Date of Award:

1976

Document Type:

Thesis

Degree Name:

Master of Science (MS)

Department:

Natural Resources

Department name when degree awarded

Range Science

Advisor/Chair:

John C. Malechek

Abstract

Nomadic pastoralism has been the traditional method of utilizing grazing resources in arid and semi-arid regions of Africa. However, increased sedentarization accompanied by growing human and animal populations during the past two decades is thought to be accelerating the desertification process, or desert expansion. The specific interactions of the grazing animal with this process has been speculated upon but not studied in detail. A comparative study was initiated during the spring grazing season of 1974 to determine sheep and goat nutritional and production responses, as well as patterns of vegetative selection and utilization under the pastoral system currently employed in the Pre-Saharan region of southern Tunisia.

The study site was located on a sandy soil dominated by the perennial shrub, Rhanterium suaveolens. Annual herbs were co-dominants of this community in early spring.

Four grazing treatments were employed during a month-long grazing season. These included; sheep grazing alone, goats grazing alone, sheep grazing with goats, and goats grazing with sheep. Stocking rates (1.9 sheep or goats per hectare per month) were comparable to those locally employed. Dietary composition was determined for randomly selected animals by a modified bite-count method, Forage intake was determined by the equation, I = F/1-D where I represented intake rate, F represented fecal output as determined from collections using standard fecal bags, and D represented digestibility of composite diets as determined by in vitro techniques. Animals were weighed weekly.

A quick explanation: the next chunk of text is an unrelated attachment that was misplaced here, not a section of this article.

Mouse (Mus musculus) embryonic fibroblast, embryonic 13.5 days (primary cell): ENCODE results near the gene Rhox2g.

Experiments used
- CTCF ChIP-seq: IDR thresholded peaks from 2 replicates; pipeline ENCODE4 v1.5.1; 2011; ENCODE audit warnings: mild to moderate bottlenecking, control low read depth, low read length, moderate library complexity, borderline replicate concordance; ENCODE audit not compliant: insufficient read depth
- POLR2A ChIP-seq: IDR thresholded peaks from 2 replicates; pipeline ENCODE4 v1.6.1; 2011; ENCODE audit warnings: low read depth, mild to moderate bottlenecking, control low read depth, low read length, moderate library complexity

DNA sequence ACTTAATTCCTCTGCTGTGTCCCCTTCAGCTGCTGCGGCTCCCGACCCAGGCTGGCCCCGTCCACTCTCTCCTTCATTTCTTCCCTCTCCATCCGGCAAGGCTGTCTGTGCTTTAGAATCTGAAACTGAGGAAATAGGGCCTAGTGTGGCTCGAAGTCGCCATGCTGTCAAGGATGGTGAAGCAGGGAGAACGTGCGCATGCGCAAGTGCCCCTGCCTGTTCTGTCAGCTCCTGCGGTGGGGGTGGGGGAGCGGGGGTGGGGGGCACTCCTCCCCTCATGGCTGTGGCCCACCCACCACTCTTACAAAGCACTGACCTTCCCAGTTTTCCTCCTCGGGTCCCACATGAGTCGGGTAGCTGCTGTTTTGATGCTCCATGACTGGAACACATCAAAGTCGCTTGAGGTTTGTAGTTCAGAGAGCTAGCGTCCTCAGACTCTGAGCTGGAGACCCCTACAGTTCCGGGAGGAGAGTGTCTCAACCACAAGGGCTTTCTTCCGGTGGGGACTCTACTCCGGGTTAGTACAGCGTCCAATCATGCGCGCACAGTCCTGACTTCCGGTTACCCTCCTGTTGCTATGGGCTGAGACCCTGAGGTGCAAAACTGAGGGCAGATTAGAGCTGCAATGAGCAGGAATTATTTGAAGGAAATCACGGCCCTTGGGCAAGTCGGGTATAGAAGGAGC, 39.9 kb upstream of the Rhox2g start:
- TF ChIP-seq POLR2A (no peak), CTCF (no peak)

Diets of all treatment groups, except goats in the mixed herd, consisted primarily of annuals during the first week. During Week Two there was a gradual shift to perennials and by the third week, all treatment groups selected primarily perennial species for their diets, Perennials comprised over 90% of the diets, except for sheep in the mixed herd, by the end of the fourth week. Also, by Week Four, Rhanterium comprised 71-92% of the diets.

Estimates of forage quality indicated a declining trend in nutritional value of the forage over the grazing period. Dry matter consumption, digestibility of the diets, consumption of apparent digestible energy, dietary crude protein and apparent digestible protein all decreased from Week One to Week Four. These changes were probably attributable to a combination of factors including a decrease in plant species availability due to grazing, maturation of the remaining vegetation and a dietary shift from annuals to perennials.

Young animals gained weight at generally increasing rates throughout the grazing trial. Adult animals gained weight after the initial week but their rate of gain indicated a leveling off or even a decrease by the fourth week, probably in response to declining forage quality.

Animals in the mixed herd traveled farther during daily grazing periods than either of the single species herds. Goats grazing alone traveled farther than sheep grazing alone. Goats in the mixed herd may have influenced the sheep in that herd to travel more than sheep grazing alone.

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